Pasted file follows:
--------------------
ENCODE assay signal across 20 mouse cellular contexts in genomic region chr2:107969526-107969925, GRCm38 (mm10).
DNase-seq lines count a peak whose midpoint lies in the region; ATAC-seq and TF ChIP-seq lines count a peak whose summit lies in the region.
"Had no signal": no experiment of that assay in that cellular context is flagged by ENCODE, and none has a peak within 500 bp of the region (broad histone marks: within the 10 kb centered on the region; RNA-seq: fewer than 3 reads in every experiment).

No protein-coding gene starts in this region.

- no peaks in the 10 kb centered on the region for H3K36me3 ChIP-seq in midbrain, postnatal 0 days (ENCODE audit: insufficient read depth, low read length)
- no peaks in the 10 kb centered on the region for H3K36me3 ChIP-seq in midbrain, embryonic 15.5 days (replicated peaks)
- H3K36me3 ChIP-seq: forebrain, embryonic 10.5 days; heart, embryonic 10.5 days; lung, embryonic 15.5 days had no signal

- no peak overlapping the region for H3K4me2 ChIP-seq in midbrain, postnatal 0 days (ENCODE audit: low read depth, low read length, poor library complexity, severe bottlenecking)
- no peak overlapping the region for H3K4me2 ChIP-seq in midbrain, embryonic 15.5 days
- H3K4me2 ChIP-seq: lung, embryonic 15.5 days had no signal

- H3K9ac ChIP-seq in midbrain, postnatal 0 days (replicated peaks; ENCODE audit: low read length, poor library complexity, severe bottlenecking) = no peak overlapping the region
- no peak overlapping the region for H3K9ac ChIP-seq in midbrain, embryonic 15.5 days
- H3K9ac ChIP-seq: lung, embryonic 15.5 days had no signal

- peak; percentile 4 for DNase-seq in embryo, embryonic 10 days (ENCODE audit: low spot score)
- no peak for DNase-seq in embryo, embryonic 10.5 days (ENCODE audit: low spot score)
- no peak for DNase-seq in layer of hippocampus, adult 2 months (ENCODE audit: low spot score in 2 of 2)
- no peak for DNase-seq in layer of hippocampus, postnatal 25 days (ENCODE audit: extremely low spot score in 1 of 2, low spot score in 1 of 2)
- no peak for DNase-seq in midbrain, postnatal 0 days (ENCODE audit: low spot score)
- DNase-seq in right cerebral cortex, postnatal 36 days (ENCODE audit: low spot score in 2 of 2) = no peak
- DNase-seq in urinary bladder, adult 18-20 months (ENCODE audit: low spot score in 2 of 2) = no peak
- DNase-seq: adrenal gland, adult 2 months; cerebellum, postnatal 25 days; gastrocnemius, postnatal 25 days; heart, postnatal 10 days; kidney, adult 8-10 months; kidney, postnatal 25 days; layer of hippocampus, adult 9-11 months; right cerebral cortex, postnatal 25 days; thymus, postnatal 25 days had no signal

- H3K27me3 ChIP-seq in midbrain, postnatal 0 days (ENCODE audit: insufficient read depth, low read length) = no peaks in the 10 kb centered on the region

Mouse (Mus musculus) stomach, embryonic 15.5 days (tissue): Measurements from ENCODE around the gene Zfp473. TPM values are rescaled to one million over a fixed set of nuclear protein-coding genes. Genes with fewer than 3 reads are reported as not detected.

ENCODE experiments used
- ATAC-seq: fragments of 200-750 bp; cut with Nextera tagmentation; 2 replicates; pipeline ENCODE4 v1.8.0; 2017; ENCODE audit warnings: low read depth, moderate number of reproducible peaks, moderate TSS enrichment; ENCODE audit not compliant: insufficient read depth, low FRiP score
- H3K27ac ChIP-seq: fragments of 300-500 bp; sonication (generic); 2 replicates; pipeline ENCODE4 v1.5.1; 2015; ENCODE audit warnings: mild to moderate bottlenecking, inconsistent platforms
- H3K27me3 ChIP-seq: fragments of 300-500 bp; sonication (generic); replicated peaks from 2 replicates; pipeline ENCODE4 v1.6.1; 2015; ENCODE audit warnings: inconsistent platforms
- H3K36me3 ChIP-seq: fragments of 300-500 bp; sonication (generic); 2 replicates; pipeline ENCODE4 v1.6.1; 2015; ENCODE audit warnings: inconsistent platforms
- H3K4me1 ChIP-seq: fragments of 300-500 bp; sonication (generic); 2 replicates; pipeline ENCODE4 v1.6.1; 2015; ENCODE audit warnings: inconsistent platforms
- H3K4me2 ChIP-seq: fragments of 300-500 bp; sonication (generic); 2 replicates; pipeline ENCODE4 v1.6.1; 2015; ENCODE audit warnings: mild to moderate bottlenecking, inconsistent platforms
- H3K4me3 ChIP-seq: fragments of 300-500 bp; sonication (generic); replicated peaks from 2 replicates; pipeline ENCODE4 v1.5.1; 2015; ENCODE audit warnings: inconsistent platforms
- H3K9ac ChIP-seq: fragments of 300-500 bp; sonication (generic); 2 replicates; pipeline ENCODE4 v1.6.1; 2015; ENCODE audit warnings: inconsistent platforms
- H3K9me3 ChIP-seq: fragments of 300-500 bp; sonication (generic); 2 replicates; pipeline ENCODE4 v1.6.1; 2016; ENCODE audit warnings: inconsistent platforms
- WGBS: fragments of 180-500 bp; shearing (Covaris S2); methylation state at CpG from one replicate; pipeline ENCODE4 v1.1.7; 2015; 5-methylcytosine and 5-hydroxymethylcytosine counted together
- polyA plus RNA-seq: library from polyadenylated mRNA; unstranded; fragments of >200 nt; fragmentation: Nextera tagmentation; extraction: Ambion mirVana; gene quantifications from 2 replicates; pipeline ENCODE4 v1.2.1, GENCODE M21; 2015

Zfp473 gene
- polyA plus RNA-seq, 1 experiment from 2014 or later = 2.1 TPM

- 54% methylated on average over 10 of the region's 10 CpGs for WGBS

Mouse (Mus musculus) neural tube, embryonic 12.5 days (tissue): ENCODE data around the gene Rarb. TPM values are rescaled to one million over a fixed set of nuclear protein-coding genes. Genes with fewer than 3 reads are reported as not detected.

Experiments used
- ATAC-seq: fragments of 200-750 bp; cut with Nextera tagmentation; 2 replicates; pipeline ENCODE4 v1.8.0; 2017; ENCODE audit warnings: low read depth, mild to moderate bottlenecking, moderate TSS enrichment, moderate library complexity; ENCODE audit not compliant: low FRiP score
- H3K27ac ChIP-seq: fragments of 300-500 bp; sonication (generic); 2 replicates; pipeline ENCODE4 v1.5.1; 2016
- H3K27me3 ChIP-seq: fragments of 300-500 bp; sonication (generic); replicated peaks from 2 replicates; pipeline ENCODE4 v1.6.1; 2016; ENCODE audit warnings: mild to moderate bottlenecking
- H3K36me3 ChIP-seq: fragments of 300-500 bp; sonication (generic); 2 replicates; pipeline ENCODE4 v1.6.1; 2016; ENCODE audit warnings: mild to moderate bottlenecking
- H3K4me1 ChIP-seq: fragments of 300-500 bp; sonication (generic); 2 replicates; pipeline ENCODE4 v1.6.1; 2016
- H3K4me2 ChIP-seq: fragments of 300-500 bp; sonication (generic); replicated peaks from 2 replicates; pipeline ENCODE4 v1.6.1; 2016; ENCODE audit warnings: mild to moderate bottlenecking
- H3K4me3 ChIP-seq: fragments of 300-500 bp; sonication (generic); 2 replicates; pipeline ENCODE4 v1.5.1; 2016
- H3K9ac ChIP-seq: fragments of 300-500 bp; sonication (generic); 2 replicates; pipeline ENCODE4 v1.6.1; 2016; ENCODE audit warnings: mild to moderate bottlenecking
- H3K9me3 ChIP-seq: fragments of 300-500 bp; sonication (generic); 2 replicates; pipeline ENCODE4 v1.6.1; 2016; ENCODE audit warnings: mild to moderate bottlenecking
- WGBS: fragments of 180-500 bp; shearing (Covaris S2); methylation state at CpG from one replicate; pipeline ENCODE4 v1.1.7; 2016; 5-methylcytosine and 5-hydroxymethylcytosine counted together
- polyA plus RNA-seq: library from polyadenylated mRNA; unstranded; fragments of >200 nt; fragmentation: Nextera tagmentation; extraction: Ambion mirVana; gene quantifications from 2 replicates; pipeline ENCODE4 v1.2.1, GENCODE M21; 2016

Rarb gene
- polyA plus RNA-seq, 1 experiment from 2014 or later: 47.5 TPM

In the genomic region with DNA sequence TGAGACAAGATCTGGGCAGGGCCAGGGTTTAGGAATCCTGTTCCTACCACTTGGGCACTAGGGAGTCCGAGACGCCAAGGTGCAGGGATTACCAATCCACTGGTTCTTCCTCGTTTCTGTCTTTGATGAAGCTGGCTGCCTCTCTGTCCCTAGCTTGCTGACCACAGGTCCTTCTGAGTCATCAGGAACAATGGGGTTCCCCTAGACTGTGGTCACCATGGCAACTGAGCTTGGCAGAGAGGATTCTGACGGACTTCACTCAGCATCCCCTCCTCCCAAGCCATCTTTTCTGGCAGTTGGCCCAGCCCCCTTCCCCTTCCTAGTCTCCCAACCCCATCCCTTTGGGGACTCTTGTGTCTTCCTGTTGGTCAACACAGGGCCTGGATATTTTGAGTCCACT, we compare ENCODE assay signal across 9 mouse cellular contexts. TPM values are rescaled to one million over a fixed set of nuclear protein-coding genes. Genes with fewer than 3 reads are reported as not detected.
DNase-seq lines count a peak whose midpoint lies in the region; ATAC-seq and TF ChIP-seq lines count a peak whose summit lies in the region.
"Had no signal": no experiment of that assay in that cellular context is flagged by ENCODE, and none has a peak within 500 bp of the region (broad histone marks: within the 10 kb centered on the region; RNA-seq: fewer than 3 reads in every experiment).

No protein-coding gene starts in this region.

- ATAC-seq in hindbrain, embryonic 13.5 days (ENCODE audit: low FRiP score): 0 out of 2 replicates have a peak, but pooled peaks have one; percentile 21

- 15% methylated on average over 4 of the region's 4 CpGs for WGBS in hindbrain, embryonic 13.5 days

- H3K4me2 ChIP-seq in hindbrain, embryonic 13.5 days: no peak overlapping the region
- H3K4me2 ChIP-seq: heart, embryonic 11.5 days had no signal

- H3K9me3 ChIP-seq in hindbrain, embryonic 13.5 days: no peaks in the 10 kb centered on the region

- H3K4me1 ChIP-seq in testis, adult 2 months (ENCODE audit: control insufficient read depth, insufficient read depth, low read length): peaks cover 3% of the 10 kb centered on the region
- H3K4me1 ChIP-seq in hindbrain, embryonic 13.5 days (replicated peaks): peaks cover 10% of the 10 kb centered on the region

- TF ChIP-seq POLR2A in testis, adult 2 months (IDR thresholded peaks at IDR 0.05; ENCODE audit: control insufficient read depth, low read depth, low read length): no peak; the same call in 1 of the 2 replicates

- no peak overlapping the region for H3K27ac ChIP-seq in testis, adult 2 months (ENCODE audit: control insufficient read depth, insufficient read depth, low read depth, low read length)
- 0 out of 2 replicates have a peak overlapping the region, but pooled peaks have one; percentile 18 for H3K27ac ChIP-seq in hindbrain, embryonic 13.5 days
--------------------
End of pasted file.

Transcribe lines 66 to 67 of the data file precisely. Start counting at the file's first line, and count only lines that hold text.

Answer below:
- no peak overlapping the region for H3K27ac ChIP-seq in testis, adult 2 months (ENCODE audit: control insufficient read depth, insufficient read depth, low read depth, low read length)
- 0 out of 2 replicates have a peak overlapping the region, but pooled peaks have one; percentile 18 for H3K27ac ChIP-seq in hindbrain, embryonic 13.5 days